1. Separate Raw and Cooked Food
  • Separate raw meat, poultry and seafood from other foods
  • Use separate equipment and utensils such as knives and cutting boards for handling raw foods
  • Store food in containers to avoid contact between raw and cooked foods
  1. Cook Food Thoroughly
  • Cook food thoroughly, especially meat, poultry, eggs and seafood
  • Bring foods like soups and stews to a boil to make sure they have reached 70C. For meat and poultry make sure that juices are clear, not pink. Ideally, use a thermometer.
  • Reheat cooked food thoroughly
  1. Keep Food Temperatures Safe
  • Do not leave cooked food at room temperature for more than 2 hours
  • Refrigerate promptly all cooked and perishable foods (Below 5C)
  • Keep cooked food piping hot (more than 63C) prior to serving
  • Do not store food too long even in the refrigerator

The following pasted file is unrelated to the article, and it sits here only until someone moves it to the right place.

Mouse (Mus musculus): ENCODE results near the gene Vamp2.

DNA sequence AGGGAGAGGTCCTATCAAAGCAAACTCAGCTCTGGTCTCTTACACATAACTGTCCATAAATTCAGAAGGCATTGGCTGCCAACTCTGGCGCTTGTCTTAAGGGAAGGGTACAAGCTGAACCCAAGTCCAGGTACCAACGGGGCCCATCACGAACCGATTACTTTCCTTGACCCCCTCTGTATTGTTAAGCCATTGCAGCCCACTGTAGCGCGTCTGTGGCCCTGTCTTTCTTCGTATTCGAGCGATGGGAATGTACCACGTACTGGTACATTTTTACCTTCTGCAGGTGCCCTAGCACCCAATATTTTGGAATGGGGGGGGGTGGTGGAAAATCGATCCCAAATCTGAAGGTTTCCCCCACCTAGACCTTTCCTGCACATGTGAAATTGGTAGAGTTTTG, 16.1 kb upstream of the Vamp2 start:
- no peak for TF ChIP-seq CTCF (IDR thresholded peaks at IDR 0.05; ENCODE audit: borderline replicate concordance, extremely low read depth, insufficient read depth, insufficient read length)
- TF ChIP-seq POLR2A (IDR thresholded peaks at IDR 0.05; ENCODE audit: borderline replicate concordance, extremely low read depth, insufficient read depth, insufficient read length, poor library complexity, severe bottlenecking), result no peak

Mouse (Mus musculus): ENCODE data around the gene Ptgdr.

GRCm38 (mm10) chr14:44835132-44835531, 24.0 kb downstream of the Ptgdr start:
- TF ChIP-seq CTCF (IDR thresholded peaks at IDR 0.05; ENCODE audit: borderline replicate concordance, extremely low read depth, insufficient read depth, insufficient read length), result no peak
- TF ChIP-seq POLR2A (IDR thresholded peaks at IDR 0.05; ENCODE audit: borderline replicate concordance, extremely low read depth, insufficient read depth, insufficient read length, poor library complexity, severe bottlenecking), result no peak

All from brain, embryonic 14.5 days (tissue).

• Do not thaw frozen food at room temperature
  1. Use Safe Water and Raw Materials
  • Use safe water or treat it to make it safe
  • Select fresh and wholesome foods
  • Choose foods processed for safety, such as pasteurised milk
  • Wash fruits and vegetables, especially if eaten raw
  • Do not use food beyond its expiry date or foods with damaged packaging e.g. dented cans
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Comments (2)

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  1. Anonymous says:

    Right, yeah, this comes from the people that mismanage GT Dump. I believe! NOT. I’ve had my fair share of week long agony and bodily purging after eating at some well known restaurants and also from deli cold cuts. This kind of self serving propaganda makes me want to vomit.

  2. E. Stenna says:

    As long as there is no mechanism in place to report food poisoning, the statistics will be flawed. Last week my daughter suffered food poisoning (confirmed by her doctor), after eating from a popular supermarket deli. Perhaps she was not the only one. Of course she reported it to the market but surely they will not report it to the DEH or Public Health Dept.

    Perhaps that is one thing Govt shoud make mandatory for doctors to report and not cancer cases!!